There is plenty of time to discuss Lil B's mystique, but first I have to address his shoes. See, Lil B has worn the same pair of Vans for too many years, and as such, his Vans have an impossible patina, like shoes you’d find on a rescue mission airboating through the Everglades. The toe box (or lack thereof) is barely holding onto its integrity. The outer canvas fabric has long since worn away, leaving only a thin strip of the inner fabric to maintain the guise of close-toed shoes. It’s truly a modern marvel. The Bay Area rapper has famously said he won’t stop wearing the shoes until he makes a million dollars. Lil B is nothing if not committed. And his unwavering conviction over the years, along with his quest to share his convictions with anyone willing to listen, is how he was able to command a legion of passionate followers to the Observatory, a quaint theater tucked inside an industrial park in Santa Ana, California.
Joey Bada$$ is a guy famed for his ability to rap really, really well. Lil B is, you know, not that. And yet this beef was over as soon as Based God rhymed the words "And if you really think you a badass" with "I turn you into trash you little bitch."
Brandon is a 23-year-old Berkeley, California, native. While not yet his full-time job, one of his greatest passions is the sport of basketball. This past Sunday, Brandon joined a crew of hopefuls attempting to secure a spot on the newly created Santa Cruz Warriors, a team within the NBA's Development League.
Editor's note: This week, some guy named Benjamin Walker joins a long, distinguished line of cinematic presidents in Timur Bekmambetov's new historical drama Abraham Lincoln: Vampire Hunter. Here are some of our other favorite fictional POTUSes from film and TV. (If you don't see the videos, please try another browser. We put them in, we promise.)
Jeff Bridges, The Contender
Tess Lynch: Jeff Bridges is really serious about food: childhood hunger, animal style everything, beans (allegedly), and of course, shark steak sandwiches. I like a president who orders confidently, risking mercury poisoning and national Muenster shortages — who knows what he wants and isn't daunted by a challenge. Thinking fast, inspiring entree envy, throwing something crazy on rye: That's a leader.
Last night at New York University, for 80 straight minutes, without assistance, an intermission, or even a pause, rapper/author/producer/director/historical online figure human being Lil B gave a lecture.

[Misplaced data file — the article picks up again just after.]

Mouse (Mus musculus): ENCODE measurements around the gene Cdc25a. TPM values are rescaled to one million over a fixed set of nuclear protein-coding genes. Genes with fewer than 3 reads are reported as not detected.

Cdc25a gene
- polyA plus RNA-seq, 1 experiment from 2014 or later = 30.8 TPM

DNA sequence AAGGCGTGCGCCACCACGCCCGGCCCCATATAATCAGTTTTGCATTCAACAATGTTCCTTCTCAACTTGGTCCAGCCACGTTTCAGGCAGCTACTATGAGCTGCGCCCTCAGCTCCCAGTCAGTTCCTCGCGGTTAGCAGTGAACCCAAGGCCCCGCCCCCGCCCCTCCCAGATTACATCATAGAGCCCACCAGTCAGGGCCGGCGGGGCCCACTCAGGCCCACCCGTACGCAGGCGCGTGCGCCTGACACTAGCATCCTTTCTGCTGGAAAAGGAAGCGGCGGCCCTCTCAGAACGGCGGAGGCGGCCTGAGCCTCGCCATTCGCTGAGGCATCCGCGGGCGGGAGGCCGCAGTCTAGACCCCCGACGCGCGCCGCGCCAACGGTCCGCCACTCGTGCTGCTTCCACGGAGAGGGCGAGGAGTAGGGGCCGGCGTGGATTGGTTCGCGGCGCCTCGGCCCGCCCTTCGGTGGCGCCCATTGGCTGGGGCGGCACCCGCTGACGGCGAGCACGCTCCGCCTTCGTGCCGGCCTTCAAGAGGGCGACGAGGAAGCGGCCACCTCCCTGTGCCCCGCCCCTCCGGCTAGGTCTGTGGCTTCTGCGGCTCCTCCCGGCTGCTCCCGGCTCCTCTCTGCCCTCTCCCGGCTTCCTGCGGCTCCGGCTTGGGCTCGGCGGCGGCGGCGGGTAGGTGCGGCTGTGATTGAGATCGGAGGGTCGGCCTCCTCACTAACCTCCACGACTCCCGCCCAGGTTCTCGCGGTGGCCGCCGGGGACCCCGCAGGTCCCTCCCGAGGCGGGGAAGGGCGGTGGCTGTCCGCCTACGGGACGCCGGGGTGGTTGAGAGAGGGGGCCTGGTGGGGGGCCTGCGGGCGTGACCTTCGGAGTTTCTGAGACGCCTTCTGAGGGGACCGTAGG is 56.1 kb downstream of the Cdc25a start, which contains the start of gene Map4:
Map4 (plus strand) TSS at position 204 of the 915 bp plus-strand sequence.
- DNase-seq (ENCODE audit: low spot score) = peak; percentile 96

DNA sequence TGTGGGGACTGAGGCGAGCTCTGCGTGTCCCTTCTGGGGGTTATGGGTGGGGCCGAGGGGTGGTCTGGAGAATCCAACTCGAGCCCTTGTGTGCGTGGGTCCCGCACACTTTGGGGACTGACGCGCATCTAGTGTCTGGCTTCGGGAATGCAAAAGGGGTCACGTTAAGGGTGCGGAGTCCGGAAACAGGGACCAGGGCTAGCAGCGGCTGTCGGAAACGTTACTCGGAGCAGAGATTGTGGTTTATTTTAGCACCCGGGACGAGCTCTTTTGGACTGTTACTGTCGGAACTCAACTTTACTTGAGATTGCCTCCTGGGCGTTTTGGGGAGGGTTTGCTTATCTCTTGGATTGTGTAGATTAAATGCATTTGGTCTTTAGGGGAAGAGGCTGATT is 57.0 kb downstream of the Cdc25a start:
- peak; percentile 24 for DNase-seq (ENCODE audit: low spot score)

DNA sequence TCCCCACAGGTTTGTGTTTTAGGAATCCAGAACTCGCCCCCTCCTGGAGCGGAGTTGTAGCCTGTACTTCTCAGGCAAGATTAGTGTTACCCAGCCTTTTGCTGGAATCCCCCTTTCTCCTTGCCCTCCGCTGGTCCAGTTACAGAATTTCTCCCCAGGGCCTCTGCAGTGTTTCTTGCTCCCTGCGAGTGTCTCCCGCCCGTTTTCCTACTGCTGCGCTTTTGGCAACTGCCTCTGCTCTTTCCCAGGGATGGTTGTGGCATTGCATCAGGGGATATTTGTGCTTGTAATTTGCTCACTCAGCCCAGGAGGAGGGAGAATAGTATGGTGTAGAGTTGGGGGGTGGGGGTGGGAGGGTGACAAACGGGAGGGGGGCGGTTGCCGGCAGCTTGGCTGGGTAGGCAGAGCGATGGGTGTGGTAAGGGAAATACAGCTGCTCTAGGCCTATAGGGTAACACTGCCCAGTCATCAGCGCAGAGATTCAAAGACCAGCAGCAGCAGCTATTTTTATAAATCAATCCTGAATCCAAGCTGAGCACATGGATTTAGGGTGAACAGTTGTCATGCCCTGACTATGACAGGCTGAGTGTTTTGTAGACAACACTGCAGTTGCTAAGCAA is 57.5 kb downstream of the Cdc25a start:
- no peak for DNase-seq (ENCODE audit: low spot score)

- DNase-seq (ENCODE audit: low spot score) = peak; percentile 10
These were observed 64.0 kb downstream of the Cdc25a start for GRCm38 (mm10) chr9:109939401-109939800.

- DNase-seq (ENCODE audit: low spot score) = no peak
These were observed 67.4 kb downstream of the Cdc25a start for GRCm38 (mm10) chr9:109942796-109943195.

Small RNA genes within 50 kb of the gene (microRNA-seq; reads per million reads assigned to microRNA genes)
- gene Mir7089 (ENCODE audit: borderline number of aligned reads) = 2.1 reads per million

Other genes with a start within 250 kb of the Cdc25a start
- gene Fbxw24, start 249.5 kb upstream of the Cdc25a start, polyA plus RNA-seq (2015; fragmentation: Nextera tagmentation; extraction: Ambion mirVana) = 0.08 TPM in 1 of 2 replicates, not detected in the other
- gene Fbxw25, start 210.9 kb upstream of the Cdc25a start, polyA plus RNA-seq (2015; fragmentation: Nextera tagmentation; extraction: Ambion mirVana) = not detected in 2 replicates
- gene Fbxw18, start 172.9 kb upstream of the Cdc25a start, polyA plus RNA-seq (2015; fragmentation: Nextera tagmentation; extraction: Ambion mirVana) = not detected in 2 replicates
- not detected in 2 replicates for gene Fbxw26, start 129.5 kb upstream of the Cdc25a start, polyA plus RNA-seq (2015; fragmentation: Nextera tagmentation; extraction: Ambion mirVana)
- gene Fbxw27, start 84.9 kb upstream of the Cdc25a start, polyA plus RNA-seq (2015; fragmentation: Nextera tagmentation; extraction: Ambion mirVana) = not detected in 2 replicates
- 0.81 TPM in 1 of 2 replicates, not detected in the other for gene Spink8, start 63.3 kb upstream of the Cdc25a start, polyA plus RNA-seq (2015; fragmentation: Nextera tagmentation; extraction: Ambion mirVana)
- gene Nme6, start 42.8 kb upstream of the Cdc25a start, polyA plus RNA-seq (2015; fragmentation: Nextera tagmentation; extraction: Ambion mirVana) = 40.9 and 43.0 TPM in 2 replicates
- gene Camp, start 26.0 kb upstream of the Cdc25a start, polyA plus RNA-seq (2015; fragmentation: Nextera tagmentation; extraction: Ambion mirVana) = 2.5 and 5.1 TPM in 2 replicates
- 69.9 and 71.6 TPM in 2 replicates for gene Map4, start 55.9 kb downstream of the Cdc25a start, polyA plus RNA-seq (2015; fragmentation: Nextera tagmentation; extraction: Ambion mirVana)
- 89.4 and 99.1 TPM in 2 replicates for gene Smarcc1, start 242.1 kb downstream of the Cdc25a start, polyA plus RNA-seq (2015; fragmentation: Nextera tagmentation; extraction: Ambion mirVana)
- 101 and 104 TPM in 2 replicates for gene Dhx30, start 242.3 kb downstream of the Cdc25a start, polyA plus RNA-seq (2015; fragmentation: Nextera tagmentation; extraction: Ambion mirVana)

It's impossible to truly explain what it was like to be a part of this event. Thankfully, the good people at The FADER have blessed the Internet with a full transcript, there is a full audio recording on Soundcloud, and there are some great quotes and video clips at Pitchfork, just to fully round out all of the non-taste-and-smell sense experiences.
Feeling the need to do my part, I saw the only missing aspect of the next-day review cycle was a list that categorized all of the points he made, beliefs he shared, and advice he gave. So while I highly suggest treating the full transcript and audio file as a joint experience, if you don't have multiple hours to spare, here is a Lil B Lecture Cheat Sheet to hopefully give you a small sense of what took place.
There used to be a time when I would get e-mails from five to seven people whenever then-Senator Obama made a great speech or did something that helped his charge toward the presidency. I would receive these emails because, in 2007, I was known for being obsessed with Obama. This was a great period in my life, when I was recognized for loving something so positive and important.
Fast-forward five years and pretty much the opposite scenario has taken place. Yesterday, word spread like wildfire among degenerate circles that rapper/author/mogul/online historical figure Lil B the Based God was set to give a lecture at NYU on April 11. I didn't have time to stumble upon this information on my own, because after one long, cell-service-less subway ride, I emerged to the street level to see several texts, Gchats, e-mails, tweets, a voice mail and a Facebook wall post alerting me to this news. So, just to make sure you're clear about the parallel I'm attempting to make, after aging five years I've "evolved" from the Barack Obama Guy to the Lil B the Based God Guy. Good grief, that excites me.
Please, allow this nice gentleman to welcome you to the new Black Keys album. It’s called El Camino, it’s out December 6th, and it is apparently so good it’ll make you want to lease and operate a motel just so you can dance in front of its offices whenever you want.
1. Jay-Z and Kanye West, “Otis”
This, the first "single" from Kanye and Jay’s Watch The Throne (single in quotes because Hov claimed there would be no official single from the album), dropped Wednesday night on Funkmaster Flex’s New York radio show (you should do yourself a favor and listen to Flex’s accompanying rant). The last time Kanye West flipped an Otis Redding sample he made the greatest song of his career (Late Registration's "Gone"). So stakes were high on this one. "Otis" doesn’t quit flip the Stax legend’s "Try A Little Tenderness" as much as it fluffs its hair and puts it front and center. But where the beat is a little underwhelming, the interplay between Jay and Kanye is stellar, as the two trade bars, and use the end of each other’s rhymes as jumping off points for their own. Jay-Z: “I got five passports, I’m never going to jail.” Kanye: “I made Jesus walk, I’m never going to hell.” Don’t sweat the technique.